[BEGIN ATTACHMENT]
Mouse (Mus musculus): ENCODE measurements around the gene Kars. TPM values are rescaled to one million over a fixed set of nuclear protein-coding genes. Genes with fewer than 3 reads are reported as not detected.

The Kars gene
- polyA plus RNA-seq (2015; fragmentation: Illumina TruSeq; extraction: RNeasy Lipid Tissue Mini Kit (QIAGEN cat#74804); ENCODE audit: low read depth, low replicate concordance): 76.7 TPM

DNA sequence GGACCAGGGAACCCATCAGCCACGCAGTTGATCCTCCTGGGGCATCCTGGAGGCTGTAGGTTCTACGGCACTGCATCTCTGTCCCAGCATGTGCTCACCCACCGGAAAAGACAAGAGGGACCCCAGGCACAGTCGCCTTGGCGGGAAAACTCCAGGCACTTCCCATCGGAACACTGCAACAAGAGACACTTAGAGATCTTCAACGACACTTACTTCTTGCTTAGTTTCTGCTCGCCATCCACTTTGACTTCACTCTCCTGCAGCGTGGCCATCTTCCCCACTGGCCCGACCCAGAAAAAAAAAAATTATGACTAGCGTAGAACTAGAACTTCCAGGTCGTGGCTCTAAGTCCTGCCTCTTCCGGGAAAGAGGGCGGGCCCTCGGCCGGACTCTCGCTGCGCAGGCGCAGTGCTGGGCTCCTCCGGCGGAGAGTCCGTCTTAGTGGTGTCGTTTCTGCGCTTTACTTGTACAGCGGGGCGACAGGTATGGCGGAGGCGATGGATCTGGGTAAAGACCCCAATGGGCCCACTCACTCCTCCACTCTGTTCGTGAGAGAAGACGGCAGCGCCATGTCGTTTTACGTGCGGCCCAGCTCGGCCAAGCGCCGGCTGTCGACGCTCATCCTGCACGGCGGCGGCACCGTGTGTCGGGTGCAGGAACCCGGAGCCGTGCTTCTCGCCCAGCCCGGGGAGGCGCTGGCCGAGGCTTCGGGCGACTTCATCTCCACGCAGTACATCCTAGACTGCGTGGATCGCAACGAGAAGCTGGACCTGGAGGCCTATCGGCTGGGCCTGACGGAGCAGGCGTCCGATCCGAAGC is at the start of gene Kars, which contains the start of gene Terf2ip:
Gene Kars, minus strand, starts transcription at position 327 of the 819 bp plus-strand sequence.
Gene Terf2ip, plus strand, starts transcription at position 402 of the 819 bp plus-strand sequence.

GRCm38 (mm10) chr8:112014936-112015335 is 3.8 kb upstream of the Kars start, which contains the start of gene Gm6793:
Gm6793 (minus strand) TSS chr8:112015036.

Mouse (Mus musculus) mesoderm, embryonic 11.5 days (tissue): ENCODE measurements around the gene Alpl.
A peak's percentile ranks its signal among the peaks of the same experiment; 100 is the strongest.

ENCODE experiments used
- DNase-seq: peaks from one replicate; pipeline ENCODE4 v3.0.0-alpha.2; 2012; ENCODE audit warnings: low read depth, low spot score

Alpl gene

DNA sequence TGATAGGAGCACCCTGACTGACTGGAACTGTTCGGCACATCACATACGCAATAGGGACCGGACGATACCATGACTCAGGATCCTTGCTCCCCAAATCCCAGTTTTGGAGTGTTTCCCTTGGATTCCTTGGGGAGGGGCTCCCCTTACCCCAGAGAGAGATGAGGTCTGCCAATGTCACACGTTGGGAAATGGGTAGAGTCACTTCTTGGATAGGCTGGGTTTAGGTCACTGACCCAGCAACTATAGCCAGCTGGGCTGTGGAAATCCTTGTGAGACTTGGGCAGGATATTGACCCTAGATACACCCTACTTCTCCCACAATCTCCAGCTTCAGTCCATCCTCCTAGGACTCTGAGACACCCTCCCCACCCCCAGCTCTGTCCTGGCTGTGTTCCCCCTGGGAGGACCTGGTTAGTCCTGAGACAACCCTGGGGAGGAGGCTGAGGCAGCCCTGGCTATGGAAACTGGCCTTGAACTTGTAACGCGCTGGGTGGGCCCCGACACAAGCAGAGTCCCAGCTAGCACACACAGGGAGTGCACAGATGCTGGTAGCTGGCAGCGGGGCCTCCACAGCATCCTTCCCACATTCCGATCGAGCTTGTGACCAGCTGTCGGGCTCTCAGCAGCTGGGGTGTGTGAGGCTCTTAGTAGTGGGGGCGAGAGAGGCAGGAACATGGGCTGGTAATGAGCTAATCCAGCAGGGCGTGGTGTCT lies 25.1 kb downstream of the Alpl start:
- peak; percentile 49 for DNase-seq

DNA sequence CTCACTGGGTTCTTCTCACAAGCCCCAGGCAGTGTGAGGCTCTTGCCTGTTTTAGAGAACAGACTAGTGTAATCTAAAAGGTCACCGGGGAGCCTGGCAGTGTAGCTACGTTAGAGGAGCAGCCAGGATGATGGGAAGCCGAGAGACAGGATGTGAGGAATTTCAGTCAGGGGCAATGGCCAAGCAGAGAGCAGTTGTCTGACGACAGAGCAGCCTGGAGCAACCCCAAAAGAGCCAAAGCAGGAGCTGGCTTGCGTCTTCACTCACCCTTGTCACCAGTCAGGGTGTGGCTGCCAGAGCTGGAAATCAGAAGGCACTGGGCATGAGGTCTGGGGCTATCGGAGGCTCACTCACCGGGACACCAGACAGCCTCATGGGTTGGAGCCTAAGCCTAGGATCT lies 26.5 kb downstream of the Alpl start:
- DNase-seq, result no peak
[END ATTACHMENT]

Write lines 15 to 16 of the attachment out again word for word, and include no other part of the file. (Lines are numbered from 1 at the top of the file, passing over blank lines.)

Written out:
- peak; percentile 49 for DNase-seq

DNA sequence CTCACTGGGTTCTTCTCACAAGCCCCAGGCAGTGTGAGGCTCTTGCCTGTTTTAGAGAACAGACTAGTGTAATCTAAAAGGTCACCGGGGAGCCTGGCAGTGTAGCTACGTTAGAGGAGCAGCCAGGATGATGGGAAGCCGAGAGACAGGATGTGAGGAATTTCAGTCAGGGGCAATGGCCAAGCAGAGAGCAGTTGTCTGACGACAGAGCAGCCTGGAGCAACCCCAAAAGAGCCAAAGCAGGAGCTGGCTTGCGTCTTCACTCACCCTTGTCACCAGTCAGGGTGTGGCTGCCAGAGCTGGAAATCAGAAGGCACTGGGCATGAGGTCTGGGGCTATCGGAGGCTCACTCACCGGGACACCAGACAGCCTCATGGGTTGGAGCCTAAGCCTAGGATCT lies 26.5 kb downstream of the Alpl start: